yoga & pregnancy

Practicing yoga during pregnancy can be very beneficial for both the mother and developing foetus if appropriate adaptions are made to the yoga practice. Home practice and/or gentle/prenatal yoga classes may be adapted to suit differing stages of pregnancy for maximal benefit.

Some of the benefits of yoga practice during pregnancy include

• Maintain health and fitness – strength, endurance and flexibility. “Yoga is one of the most physical things you will ever do. You would not run a marathon without preparation: why would you go into labour without preparing for it.”

• Provide relaxation for the body and mind to support growth of the baby and recovery and adaption of the mother

• Preparation for labour – pain management skills and physical and mental preparation

• Somatic intelligence – pregnancy is a very somatic experience and yoga gives an opportunity to increase bodily awareness and integration in a safe and nurturing space

• Social interaction – especially in prenatal yoga classes with other pregnant ladies. Provides support and sharing of experiences.

• Sense of connectedness – spiritual, physical, emotional and social

• Awareness of correct posture – this aids the birthing process

• Awareness of breath in relaxation

• Trust in the innate wisdom of the body

• Poise, grace, lightness and spaciousness

Conditions that require health professional approval for yoga and exercise.

• Placenta previa (partial or complete)

• High blood pressure (eclampsia)

• Incompetent cervix

• Repeated / threatened miscarriage

• Uterine fibroids

• Gestational diabetes

• Spinal condition

• Any serious illness

Yoga practices to be wary of during pregnancy

• Deep abdominal compression

• Strong forward bends

• Strong twisting movements

• Strong inversions

• Strong backbends

• Overheating the body – especially in the 1 st trimester

• Lying on the back after 34 weeks

• Forcing any practice that does not feel natural or that you are uneasy about.

• Strong brahmana (stimulating) practice like breath holding.

• Stretching too deeply in first and last trimester.

Yoga practices to use during pregnancy

With sensitivity, do practices that –

• Are very gentle practices in first trimester and last trimester

• Build strength, stamina and endurance

• Open the chest

• Build awareness of correct posture

• Encourage the baby to engage optimally (OFP)

• Open pelvis and inner groins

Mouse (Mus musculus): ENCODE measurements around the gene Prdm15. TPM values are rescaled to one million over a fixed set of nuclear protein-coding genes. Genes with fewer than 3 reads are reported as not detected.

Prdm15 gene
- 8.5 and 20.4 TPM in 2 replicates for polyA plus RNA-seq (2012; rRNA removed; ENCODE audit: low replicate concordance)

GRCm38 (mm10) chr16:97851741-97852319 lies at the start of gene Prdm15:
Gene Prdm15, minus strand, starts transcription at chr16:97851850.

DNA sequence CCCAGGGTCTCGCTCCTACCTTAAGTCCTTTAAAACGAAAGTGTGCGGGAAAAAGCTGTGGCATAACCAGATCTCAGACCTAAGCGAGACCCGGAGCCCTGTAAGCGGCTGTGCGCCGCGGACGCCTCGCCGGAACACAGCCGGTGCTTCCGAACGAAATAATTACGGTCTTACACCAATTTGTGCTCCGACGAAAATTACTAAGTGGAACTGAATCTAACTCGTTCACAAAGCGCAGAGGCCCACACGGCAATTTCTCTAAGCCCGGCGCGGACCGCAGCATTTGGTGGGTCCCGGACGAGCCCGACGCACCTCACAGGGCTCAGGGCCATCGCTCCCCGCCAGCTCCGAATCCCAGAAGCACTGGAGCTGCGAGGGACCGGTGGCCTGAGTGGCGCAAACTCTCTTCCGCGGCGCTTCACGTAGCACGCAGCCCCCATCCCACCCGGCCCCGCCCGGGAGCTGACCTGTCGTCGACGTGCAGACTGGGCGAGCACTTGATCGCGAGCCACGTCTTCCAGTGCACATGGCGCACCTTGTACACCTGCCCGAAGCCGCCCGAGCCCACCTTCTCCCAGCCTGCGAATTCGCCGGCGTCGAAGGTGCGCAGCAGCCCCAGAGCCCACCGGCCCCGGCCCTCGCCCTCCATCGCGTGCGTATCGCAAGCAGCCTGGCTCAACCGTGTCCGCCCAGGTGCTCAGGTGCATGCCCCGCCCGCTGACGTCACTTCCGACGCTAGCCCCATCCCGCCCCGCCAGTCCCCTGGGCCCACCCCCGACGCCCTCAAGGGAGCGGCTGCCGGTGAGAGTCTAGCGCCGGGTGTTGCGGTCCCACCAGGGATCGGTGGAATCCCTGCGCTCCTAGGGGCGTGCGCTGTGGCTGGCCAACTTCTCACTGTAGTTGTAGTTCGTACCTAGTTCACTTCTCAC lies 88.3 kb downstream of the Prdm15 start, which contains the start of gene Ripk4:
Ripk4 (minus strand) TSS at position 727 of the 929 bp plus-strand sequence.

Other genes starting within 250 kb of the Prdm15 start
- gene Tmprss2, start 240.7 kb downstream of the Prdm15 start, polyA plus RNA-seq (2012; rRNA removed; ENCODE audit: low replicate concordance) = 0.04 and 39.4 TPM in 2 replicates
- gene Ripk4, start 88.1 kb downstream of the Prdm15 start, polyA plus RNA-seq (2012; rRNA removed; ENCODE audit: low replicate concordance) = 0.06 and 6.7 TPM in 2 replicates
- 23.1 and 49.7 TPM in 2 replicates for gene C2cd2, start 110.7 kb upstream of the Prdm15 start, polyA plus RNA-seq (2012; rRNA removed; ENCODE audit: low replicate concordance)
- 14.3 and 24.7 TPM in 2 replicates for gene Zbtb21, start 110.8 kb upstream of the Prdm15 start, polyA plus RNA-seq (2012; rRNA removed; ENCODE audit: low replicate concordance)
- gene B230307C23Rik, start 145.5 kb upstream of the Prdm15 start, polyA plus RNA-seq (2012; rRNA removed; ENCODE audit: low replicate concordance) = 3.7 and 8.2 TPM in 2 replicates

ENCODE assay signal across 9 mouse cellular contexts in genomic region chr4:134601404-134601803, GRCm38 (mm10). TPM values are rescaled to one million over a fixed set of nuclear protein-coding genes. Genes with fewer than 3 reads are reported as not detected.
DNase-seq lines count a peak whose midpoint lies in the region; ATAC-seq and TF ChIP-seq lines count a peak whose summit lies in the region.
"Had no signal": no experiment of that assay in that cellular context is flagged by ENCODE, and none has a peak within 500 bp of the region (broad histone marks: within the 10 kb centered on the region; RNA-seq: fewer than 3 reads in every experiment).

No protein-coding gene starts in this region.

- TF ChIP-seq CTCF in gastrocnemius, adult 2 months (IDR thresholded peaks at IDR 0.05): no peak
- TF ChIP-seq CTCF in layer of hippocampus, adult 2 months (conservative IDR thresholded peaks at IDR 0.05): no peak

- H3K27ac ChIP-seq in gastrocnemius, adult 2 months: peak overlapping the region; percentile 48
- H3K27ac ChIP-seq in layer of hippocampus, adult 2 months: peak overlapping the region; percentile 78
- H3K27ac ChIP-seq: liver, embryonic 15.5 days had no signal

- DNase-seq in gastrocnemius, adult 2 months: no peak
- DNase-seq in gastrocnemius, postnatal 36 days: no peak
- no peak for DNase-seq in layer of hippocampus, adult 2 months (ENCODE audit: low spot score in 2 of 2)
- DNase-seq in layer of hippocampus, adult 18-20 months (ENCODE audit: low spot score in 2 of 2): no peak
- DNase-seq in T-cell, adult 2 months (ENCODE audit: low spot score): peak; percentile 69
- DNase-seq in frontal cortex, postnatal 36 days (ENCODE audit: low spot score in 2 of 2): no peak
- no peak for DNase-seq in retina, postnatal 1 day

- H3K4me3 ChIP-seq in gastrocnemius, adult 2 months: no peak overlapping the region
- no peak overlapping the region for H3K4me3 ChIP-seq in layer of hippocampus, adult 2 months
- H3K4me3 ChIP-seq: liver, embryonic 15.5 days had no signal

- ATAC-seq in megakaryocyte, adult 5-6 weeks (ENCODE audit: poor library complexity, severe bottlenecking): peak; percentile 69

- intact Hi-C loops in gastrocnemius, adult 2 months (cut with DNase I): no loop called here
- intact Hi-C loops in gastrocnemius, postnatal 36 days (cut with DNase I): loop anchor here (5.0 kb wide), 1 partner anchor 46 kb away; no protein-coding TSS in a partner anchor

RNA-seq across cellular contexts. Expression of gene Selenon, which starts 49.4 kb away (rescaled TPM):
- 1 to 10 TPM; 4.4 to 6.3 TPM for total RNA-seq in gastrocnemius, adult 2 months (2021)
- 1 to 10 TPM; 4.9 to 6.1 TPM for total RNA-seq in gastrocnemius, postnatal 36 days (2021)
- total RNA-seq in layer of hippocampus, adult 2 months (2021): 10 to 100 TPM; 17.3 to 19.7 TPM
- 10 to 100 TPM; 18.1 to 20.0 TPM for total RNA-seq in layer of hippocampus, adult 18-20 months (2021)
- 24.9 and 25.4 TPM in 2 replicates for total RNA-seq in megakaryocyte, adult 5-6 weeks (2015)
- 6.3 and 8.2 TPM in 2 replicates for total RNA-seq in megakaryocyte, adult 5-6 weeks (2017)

• Tone and strengthen pelvic floor

• Promote deep relaxation

• Extend the exhalation without strain

• Extend the suspension of breath without strain after exhalation

• Incorporate Ujjayi breathing (victorious breath), nadi shodhana

• Are fun! No need to be too serious about it. Relax with it all and take it easy. Practice easy, laid back attitude with presence.

Stages of pregnancy

First trimester (0-13 weeks)

• Avoid a lot of new activities (caution with those not familiar with yoga practices). Not the time to suddenly need to get fit.

• Adopt supportive, easy and gentle practices with effort being easier rather than harder (sukha rather than sthira)

• Bring awareness to changes occurring in the body and mind.

• Recruit the support of experienced friends, family, and health practitioners to support you through the changes.

• Avoid inversions, twists, jumps

Second Trimester (14-26 weeks)

Most women begin their prenatal yoga practice during the second trimester. Do not hold poses for excessive periods and maintain fluid and nutritional needs.

Be considerate of the following conditions and recruit professional support

• Reflex indigestion

• Backache and sciatica

• Sleep difficulties (insomnia, restlessness, vivid dreams, nightmares)

• Fatigue

• Constipation

• Swelling and oedema

• Carpal tunnel syndrome

• Placenta previa (partial or complete)

• Congested sinuses, nosebleeds

 

Adopt principles of yoga practices listed above

Third trimester (weeks 27-end)

Be considerate of these conditions that may develop and recruit assistance of professional support

• Sleep difficulties

• Abnormal foetal presentations

• Breathlessness

• Gestational diabetes

• Backache, sacroiliac and coccyx pain

• Eclampsia, high blood pressure (magnesium supplementation)

• Poor circulation

• Anticipatory anxiety

• Forgetfulness, scattered, vague

• Muscle cramps and spasms

• Anaemia

 

Only gentle practices recommended during this period

Avoid strong stretches into the sacroiliac joint (where the pelvis and lower back meets)

After birth

After an uncomplicated vaginal birth gentle asana practice can resume 3-4 weeks later as lochia resides. In the case of Caesar or complicated births resume asana and exercises under advisement from your birthing professional.

Pranayama (breathing) and yoga nidra (meditation) practices can resume after birth as soon as relative comfort allows.

Arm, hand, foot, neck and shoulder stretches may be done to comfort. Avoid any strong compression and twisting, back and side bending and strong forward bending.

If surgical intervention has been carried out, consult a professional therapist to assist the recovery of the scar site and reduction of adhesions through tissue layers (within 1-6 weeks of surgery).

Resources

Brisbane Active Birth and Yoga Centre

UK – Active Birth. Janet Balaskas

Book – New Active Birth. Janet Balaskas.

• Preparing for Birth with Yoga

• Birthing from Within – Pam England

• Birth Reborn – Michel Odent

• Mind over Labour – Carl Jones

• Awakening the Spine – Vanda Scaravelli

• The Essence of Yoga – Sandra Sabatini

Divine Wellbeing – Yoga Classes & Massage Wagga Wagga